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The Moon

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QuickHare
161974.  Sat Mar 31, 2007 4:35 pm Reply with quote

Hi all,

Just a quick question to correct my general ignorance...
Am just running through the DVD of Series 1, and reached the talk of the moon in Episode 2. Alan states there is one moon, and Stephan deducts ten points.

Now. I disagree with the fact ten points were deducted as I was led to believe there is one "moon". The Moon is a term we apply to the object which orbits our planet with a timing of one orbit per 28days (or thereabouts). It is not to say it is the only thing orbiting our planet, but it is the name we give that one particular object.

Likewise, the Sun is the star our planet orbits. Other stars in the universe may have planets and such orbiting them, but we cannot call them a Sun because that's the name of the star in our solar system, not any other.

I hope some elf can correct me on this one, as now I'm lost...

 
grizzly
161975.  Sat Mar 31, 2007 4:48 pm Reply with quote

oh this one has been done to death as much as the Welsh word for blue thing.

There is only one moon, the objects that the QI elves thought were moons are NEO's (Near Earth Objects) that do not orbit the Earth but orbit the Sun in a similar orbit to the Earth.

 
Flash
161976.  Sat Mar 31, 2007 5:03 pm Reply with quote

Well that's as may be, but nevertheless I'm afraid I don't buy the particular point being made by QuickHare, to whom 'welcome'. "Moon" is a word that's applied to any natural planetary satellite, so if it was the case that the Earth had two such they would both be moons.

 
Helios
161980.  Sat Mar 31, 2007 5:37 pm Reply with quote

QuickHare wrote:
I disagree with the fact ten points were deducted as I was led to believe there is one "moon".

That is kind of the point of the game...

 
Flash
161982.  Sat Mar 31, 2007 5:46 pm Reply with quote

That, too.

 
grizzly
161985.  Sat Mar 31, 2007 5:53 pm Reply with quote

Although what you were led to believe was actually true (for once).

 
Flash
161986.  Sat Mar 31, 2007 6:01 pm Reply with quote

In a way. We don't deny the account you give of the NEOs, but we do say that not many people were aware of their existence at all at the time of the original broadcast, so to that extent the standard view was an over-simplification.

Remember that the business about deducting points is a joke, really; QI isn't a competition in any real sense, it's people chatting about stuff in a format which refers to the format of a quiz.

 
Ameena
161993.  Sat Mar 31, 2007 6:58 pm Reply with quote

As far as I'm aware, any small, round, natural satellite orbiting a planet is a moon, and ours is called Luna. And any star is a sun, but we just call ours the Sun, although its name is Sol. That right?

 
Helios
162002.  Sat Mar 31, 2007 7:43 pm Reply with quote

Ameena wrote:
As far as I'm aware, any small, round, natural satellite orbiting a planet is a moon, and ours is called Luna. And any star is a sun, but we just call ours the Sun, although its name is Sol. That right?

Correct, though I think there are issues about size for the moons.

 
Mulvil
162017.  Sun Apr 01, 2007 3:34 am Reply with quote

It annoys me slightly in table quizzes when they ask about earths natural satellite and give the answer "the moon" whereas I'll always have luna on my answer sheet and fail to get points unless I go explaining.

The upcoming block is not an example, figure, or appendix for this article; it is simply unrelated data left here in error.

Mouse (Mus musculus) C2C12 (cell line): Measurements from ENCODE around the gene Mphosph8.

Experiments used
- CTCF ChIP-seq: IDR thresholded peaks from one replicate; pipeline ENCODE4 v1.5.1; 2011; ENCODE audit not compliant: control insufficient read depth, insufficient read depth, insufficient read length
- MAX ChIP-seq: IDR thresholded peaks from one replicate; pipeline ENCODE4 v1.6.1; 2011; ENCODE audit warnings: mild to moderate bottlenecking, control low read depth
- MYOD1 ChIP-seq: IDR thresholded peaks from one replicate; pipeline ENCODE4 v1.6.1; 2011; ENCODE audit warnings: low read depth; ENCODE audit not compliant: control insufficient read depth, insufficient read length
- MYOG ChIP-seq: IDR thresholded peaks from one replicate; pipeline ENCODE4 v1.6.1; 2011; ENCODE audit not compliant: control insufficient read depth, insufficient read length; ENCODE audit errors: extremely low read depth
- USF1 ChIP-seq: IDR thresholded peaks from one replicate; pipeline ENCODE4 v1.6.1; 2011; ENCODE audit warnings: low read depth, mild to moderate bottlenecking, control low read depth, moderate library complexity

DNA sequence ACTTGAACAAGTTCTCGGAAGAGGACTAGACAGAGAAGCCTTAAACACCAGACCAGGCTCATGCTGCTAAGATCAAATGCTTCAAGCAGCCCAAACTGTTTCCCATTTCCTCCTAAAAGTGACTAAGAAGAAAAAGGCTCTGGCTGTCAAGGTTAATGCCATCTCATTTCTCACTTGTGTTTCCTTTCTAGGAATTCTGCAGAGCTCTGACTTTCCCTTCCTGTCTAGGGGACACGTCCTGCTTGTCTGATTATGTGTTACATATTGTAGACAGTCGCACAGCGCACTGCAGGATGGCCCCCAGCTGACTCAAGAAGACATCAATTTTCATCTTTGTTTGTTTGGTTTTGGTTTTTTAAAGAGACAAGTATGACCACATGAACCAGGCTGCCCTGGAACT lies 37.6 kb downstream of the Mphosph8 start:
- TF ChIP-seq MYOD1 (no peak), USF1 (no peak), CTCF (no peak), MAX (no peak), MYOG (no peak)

Heleendje
162020.  Sun Apr 01, 2007 3:39 am Reply with quote

Although, it would seem that:

The "official" name (of the Earth's moon) is the Moon, with a capital M. The satellites of the other planets are called moons (small m). Similarly, stars are referred to as suns, but our star is the Sun.

From http://www.newton.dep.anl.gov/newton/askasci/1995/astron/AST081.HTM

 
Barbara-B
826892.  Sun Jun 26, 2011 11:15 am Reply with quote

Pedantically (and pedantry seems to be beloved of the Elves) THE moon is not A moon, so all QI's "moon counts" have been off by one.

This is because a moon is defined as a heavenly body that revolves around a planet, however our "moon", Luna, does NOT revolve around the Earth, rather Luna and Earth revolve around a common centre of gravity so Luna is actually the smaller body of a twined planet system.

It is because that common centre of gravity is between the Earth's axis and the Earth's crust that Luna gives the ILLUSION of orbiting the Earth.

This is not without consequences, the major one of which is the wobble of the Earth's axis and it's effect known as the precession of the equinoxes.

 
Posital
826893.  Sun Jun 26, 2011 11:33 am Reply with quote

This can be said of any two-body gravitational system - although I'm going to take pedanticism to new heights.

Because gravity practically knows no bounds - the whole universe could be said to be one big system. This would include our moon and any other moon you can think of - amongst other things. Trouble is, this makes things so much more complicated - so it's easier to simplify.

 
Barbara-B
826914.  Sun Jun 26, 2011 12:49 pm Reply with quote

True Posital, but there are moons out there that fit the definition of a moon; revolve around a plant; where the planet is static relative to the moon(s) (IE it is the moon that moves not the planet). This is not the case with the Earth/Luna system where both bodies are in motion relative to each other. Our Moon is unique, and this is another facet of of its uniqueness :-)

I've been trying to find my source, which was one of Isaac Asimov's science books, but that's a bit like trying to find a higgs-bosen in a large hadron collider.

 
Posital
826919.  Sun Jun 26, 2011 1:13 pm Reply with quote

Possibly - the tragedy of the moon?

 

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